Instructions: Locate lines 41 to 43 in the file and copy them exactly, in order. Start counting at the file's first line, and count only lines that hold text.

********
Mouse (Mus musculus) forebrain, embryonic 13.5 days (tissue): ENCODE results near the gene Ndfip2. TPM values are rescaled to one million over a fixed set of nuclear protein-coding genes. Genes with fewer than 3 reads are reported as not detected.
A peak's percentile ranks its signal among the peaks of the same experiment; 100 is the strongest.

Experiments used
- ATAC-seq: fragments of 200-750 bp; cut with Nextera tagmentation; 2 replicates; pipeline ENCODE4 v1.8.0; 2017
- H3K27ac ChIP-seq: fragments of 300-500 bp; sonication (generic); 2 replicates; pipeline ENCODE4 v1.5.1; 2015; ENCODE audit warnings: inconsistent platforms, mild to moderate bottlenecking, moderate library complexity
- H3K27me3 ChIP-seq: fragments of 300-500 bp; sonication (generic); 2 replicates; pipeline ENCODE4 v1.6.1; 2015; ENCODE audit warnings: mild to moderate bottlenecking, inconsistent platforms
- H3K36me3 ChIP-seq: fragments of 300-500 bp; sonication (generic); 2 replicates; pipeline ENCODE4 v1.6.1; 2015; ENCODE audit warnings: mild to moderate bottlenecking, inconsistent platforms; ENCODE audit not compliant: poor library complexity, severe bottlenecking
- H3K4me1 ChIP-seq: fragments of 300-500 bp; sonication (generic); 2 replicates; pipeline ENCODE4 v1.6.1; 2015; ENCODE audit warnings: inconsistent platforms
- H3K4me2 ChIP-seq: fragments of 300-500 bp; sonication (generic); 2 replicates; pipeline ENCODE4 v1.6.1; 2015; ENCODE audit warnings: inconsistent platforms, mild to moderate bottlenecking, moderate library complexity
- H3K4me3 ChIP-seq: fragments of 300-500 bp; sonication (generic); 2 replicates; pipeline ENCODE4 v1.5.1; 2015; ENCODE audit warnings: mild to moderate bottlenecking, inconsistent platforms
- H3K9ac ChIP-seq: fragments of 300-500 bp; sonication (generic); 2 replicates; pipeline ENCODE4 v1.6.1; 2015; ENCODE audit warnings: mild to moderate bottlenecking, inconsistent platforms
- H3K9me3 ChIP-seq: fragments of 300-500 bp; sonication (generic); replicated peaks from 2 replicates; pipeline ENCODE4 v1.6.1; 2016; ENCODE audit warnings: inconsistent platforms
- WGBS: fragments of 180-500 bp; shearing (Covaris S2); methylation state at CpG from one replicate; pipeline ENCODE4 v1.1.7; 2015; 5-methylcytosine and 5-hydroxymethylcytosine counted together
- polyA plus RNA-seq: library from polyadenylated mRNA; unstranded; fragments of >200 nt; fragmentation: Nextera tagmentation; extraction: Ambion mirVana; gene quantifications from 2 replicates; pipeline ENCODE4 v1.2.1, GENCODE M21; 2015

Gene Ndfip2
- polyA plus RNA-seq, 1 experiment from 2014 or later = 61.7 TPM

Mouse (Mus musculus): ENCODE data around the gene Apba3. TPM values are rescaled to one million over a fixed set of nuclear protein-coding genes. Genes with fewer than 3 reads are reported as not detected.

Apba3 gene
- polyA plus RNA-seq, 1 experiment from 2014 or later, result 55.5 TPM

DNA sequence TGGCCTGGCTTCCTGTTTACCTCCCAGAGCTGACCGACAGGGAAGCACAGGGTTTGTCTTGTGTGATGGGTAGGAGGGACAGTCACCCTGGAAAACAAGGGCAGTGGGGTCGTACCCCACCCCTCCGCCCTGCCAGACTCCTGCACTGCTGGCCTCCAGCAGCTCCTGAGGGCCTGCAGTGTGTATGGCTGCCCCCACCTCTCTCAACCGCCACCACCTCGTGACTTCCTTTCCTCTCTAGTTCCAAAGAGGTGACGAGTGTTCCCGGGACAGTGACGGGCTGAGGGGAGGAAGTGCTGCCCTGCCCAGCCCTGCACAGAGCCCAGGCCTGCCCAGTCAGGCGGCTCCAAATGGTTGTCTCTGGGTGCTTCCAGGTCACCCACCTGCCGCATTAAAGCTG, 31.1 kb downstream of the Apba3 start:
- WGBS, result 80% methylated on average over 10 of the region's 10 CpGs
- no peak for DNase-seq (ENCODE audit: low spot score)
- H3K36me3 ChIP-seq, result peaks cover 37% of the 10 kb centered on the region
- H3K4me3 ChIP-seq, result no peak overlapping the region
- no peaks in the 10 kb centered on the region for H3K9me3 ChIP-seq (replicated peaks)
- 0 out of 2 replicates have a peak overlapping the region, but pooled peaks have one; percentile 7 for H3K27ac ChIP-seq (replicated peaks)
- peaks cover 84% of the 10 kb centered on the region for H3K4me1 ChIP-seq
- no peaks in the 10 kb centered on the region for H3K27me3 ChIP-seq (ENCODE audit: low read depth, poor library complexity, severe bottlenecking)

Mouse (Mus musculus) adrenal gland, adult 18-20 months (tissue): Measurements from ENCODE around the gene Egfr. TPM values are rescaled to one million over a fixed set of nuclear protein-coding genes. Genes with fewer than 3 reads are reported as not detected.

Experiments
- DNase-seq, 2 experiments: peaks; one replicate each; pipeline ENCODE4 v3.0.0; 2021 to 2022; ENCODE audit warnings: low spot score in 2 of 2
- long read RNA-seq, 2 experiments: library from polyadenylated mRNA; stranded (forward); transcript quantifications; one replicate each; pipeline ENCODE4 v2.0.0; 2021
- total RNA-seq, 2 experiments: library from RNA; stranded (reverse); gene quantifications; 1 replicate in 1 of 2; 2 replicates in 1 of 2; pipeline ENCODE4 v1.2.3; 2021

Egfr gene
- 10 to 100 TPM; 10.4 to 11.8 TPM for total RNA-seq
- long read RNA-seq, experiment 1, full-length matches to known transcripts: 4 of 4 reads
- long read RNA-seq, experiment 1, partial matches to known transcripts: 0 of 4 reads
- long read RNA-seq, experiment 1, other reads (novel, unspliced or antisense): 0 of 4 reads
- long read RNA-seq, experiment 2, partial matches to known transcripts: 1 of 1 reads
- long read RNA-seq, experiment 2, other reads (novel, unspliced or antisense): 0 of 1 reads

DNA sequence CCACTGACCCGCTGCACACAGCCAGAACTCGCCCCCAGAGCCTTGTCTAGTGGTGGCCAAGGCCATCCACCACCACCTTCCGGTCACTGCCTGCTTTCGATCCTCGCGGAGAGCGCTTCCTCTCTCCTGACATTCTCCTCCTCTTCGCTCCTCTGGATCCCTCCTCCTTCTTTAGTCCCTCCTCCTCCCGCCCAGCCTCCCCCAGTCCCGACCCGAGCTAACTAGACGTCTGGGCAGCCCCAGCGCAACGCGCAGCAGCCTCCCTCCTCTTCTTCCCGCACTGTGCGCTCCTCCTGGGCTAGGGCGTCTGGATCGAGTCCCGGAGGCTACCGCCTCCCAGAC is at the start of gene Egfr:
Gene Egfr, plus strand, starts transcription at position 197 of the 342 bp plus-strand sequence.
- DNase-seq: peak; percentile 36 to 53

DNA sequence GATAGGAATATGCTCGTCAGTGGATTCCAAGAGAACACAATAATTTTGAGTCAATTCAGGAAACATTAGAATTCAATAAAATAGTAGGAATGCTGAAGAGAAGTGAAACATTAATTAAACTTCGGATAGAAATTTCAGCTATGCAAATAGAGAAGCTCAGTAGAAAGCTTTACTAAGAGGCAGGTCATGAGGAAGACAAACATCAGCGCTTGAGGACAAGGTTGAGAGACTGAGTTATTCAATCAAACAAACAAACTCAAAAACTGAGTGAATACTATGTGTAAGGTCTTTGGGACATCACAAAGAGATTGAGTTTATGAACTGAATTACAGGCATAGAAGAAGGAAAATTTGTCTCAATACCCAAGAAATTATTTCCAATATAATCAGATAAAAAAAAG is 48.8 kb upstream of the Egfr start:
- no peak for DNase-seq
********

DNA sequence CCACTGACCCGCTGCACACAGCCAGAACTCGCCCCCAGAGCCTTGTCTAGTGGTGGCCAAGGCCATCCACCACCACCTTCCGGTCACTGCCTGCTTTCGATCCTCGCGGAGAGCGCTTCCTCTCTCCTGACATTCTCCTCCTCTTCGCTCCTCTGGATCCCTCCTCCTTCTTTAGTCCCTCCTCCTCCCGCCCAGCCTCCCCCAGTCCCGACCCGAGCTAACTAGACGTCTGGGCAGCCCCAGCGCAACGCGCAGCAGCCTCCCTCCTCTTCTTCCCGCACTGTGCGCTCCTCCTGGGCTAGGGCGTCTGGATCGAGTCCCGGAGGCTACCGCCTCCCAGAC is at the start of gene Egfr:
Gene Egfr, plus strand, starts transcription at position 197 of the 342 bp plus-strand sequence.
- DNase-seq: peak; percentile 36 to 53